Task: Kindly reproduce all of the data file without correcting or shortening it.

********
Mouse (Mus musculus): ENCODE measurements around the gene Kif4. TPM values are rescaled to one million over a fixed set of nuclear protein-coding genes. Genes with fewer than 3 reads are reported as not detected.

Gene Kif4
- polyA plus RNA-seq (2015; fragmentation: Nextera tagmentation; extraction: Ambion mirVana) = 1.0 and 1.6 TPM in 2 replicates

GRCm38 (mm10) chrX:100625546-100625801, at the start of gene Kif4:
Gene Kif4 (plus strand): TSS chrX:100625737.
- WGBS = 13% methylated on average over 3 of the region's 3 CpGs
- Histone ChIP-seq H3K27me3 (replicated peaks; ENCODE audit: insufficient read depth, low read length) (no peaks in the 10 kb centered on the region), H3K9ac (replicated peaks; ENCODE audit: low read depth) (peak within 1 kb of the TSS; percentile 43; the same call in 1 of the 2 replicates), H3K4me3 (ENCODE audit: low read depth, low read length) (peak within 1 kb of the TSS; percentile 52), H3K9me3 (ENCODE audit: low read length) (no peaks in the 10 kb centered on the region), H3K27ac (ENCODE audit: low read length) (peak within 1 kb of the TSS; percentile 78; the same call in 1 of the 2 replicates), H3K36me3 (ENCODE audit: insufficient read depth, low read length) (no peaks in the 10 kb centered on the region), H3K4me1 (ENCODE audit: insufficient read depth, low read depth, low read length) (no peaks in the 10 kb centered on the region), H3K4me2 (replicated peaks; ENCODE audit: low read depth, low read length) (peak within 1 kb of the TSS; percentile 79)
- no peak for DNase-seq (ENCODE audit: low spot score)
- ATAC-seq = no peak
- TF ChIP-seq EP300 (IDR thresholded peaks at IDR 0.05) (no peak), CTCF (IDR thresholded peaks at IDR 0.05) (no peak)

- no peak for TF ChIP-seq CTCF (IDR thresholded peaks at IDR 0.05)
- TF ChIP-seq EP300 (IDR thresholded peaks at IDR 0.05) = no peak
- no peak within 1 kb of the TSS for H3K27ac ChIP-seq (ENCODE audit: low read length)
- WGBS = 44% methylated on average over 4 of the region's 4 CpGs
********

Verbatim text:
Mouse (Mus musculus): ENCODE measurements around the gene Kif4. TPM values are rescaled to one million over a fixed set of nuclear protein-coding genes. Genes with fewer than 3 reads are reported as not detected.

Gene Kif4
- polyA plus RNA-seq (2015; fragmentation: Nextera tagmentation; extraction: Ambion mirVana) = 1.0 and 1.6 TPM in 2 replicates

GRCm38 (mm10) chrX:100625546-100625801, at the start of gene Kif4:
Gene Kif4 (plus strand): TSS chrX:100625737.
- WGBS = 13% methylated on average over 3 of the region's 3 CpGs
- Histone ChIP-seq H3K27me3 (replicated peaks; ENCODE audit: insufficient read depth, low read length) (no peaks in the 10 kb centered on the region), H3K9ac (replicated peaks; ENCODE audit: low read depth) (peak within 1 kb of the TSS; percentile 43; the same call in 1 of the 2 replicates), H3K4me3 (ENCODE audit: low read depth, low read length) (peak within 1 kb of the TSS; percentile 52), H3K9me3 (ENCODE audit: low read length) (no peaks in the 10 kb centered on the region), H3K27ac (ENCODE audit: low read length) (peak within 1 kb of the TSS; percentile 78; the same call in 1 of the 2 replicates), H3K36me3 (ENCODE audit: insufficient read depth, low read length) (no peaks in the 10 kb centered on the region), H3K4me1 (ENCODE audit: insufficient read depth, low read depth, low read length) (no peaks in the 10 kb centered on the region), H3K4me2 (replicated peaks; ENCODE audit: low read depth, low read length) (peak within 1 kb of the TSS; percentile 79)
- no peak for DNase-seq (ENCODE audit: low spot score)
- ATAC-seq = no peak
- TF ChIP-seq EP300 (IDR thresholded peaks at IDR 0.05) (no peak), CTCF (IDR thresholded peaks at IDR 0.05) (no peak)

- no peak for TF ChIP-seq CTCF (IDR thresholded peaks at IDR 0.05)
- TF ChIP-seq EP300 (IDR thresholded peaks at IDR 0.05) = no peak
- no peak within 1 kb of the TSS for H3K27ac ChIP-seq (ENCODE audit: low read length)
- WGBS = 44% methylated on average over 4 of the region's 4 CpGs